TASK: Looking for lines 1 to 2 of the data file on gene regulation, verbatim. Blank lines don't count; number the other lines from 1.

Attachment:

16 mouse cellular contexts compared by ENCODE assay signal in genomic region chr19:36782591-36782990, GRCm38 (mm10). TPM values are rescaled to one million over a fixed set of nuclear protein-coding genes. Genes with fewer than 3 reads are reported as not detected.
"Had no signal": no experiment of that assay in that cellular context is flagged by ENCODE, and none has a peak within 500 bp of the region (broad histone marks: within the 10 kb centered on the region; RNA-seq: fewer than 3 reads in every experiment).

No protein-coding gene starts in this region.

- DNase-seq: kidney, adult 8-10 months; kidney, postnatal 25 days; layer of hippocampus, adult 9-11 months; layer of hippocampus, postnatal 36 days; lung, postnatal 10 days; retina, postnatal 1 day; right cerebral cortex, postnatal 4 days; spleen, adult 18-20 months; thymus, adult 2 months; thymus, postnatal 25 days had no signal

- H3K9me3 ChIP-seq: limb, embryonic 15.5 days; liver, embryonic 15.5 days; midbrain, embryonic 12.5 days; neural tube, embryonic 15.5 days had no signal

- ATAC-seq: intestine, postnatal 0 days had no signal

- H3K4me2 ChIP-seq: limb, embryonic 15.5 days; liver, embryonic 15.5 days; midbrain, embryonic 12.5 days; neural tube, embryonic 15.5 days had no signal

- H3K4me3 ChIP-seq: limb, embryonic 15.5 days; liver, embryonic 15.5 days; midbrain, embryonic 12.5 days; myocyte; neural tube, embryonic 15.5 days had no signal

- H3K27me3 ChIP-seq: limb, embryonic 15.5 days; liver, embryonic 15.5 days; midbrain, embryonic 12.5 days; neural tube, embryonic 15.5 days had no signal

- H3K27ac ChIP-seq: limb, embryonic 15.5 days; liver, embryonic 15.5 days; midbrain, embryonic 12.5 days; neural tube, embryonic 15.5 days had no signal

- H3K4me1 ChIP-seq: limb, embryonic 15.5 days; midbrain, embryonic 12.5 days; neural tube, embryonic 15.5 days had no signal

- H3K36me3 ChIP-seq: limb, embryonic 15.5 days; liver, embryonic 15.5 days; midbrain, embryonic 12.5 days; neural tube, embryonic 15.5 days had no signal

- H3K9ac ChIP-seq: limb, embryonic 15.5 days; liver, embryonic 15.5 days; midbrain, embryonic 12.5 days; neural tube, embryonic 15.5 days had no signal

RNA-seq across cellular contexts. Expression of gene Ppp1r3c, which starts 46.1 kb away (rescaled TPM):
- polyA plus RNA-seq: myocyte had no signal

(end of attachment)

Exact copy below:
16 mouse cellular contexts compared by ENCODE assay signal in genomic region chr19:36782591-36782990, GRCm38 (mm10). TPM values are rescaled to one million over a fixed set of nuclear protein-coding genes. Genes with fewer than 3 reads are reported as not detected.
"Had no signal": no experiment of that assay in that cellular context is flagged by ENCODE, and none has a peak within 500 bp of the region (broad histone marks: within the 10 kb centered on the region; RNA-seq: fewer than 3 reads in every experiment).